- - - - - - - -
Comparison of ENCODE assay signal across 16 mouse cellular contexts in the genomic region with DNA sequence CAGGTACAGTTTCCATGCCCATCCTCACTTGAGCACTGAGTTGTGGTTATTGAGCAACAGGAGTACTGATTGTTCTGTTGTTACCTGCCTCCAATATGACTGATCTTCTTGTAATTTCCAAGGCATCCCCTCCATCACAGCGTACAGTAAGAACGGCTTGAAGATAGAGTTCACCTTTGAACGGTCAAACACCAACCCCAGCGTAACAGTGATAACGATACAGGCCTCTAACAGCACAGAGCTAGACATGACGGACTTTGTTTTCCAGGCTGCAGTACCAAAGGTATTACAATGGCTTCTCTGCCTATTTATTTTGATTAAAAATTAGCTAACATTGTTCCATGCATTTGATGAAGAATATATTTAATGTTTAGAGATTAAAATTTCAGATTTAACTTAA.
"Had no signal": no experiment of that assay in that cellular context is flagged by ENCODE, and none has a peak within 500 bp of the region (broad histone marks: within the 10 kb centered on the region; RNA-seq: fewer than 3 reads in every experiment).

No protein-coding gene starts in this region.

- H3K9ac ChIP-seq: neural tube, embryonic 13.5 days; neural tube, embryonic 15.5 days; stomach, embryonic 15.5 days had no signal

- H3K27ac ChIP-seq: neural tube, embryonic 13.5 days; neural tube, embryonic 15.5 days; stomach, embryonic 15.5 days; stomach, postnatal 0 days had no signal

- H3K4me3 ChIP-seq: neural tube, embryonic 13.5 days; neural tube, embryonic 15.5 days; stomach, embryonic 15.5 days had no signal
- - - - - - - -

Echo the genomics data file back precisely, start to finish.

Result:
Comparison of ENCODE assay signal across 16 mouse cellular contexts in the genomic region with DNA sequence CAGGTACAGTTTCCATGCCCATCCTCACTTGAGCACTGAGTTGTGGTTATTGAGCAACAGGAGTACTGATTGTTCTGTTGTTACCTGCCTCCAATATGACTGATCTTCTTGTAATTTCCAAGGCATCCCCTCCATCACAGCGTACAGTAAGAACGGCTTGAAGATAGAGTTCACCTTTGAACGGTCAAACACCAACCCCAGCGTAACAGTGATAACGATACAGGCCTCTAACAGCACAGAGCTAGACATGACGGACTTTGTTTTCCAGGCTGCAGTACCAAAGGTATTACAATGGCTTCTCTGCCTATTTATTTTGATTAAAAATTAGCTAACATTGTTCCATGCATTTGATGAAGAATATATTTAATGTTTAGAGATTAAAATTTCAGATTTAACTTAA.
"Had no signal": no experiment of that assay in that cellular context is flagged by ENCODE, and none has a peak within 500 bp of the region (broad histone marks: within the 10 kb centered on the region; RNA-seq: fewer than 3 reads in every experiment).

No protein-coding gene starts in this region.

- H3K9ac ChIP-seq: neural tube, embryonic 13.5 days; neural tube, embryonic 15.5 days; stomach, embryonic 15.5 days had no signal

- H3K27ac ChIP-seq: neural tube, embryonic 13.5 days; neural tube, embryonic 15.5 days; stomach, embryonic 15.5 days; stomach, postnatal 0 days had no signal

- H3K4me3 ChIP-seq: neural tube, embryonic 13.5 days; neural tube, embryonic 15.5 days; stomach, embryonic 15.5 days had no signal